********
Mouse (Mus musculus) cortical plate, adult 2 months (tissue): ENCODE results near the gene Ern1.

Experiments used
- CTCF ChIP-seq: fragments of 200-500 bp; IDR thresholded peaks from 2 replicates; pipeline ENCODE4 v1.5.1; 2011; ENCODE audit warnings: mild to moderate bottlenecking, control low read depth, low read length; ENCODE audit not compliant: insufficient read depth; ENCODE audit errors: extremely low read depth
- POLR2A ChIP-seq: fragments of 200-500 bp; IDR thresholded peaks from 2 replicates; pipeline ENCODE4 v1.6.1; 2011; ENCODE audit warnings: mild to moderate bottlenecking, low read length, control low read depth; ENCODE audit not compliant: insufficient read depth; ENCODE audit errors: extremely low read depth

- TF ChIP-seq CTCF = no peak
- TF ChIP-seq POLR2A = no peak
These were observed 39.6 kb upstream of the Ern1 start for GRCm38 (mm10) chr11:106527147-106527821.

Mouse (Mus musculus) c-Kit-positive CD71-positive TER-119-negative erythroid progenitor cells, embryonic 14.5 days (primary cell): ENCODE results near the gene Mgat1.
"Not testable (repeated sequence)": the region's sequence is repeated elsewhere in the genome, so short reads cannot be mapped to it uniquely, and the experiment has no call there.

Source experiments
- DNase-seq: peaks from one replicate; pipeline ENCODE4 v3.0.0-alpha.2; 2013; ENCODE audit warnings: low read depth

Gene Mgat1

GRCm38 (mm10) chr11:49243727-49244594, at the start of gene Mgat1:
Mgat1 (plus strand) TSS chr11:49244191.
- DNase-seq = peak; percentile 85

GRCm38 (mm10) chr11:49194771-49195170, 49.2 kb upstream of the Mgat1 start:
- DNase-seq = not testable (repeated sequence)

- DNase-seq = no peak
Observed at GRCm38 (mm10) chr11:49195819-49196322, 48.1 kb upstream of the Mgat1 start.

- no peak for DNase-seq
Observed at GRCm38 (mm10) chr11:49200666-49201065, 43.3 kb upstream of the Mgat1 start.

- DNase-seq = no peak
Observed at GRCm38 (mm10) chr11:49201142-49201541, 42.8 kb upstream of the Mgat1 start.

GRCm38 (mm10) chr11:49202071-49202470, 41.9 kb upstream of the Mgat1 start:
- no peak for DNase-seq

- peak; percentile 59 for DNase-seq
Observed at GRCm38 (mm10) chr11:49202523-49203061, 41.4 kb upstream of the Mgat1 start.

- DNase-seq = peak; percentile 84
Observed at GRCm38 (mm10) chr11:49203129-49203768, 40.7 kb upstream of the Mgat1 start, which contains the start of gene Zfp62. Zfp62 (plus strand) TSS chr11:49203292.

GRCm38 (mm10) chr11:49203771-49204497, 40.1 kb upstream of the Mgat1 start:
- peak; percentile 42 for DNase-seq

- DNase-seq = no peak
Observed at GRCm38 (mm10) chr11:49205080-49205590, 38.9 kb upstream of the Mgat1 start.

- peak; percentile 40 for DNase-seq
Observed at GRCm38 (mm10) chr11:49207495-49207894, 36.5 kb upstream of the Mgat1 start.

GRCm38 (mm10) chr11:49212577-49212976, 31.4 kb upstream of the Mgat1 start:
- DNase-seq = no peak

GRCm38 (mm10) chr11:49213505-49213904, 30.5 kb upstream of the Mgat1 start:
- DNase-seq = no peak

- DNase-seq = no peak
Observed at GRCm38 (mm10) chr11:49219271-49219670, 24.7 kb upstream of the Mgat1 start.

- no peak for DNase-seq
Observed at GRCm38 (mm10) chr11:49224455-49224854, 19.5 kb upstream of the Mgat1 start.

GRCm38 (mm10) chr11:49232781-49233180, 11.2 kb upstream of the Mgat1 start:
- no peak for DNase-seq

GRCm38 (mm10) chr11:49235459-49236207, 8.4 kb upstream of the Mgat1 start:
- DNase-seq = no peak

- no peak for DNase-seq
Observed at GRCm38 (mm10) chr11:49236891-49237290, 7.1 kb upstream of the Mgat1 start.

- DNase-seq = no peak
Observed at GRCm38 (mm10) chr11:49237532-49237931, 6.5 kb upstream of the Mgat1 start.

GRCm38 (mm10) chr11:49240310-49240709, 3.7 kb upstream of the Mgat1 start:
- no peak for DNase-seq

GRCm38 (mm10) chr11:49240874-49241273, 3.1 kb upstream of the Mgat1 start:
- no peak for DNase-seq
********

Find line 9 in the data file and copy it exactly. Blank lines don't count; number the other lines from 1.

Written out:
"Not testable (repeated sequence)": the region's sequence is repeated elsewhere in the genome, so short reads cannot be mapped to it uniquely, and the experiment has no call there.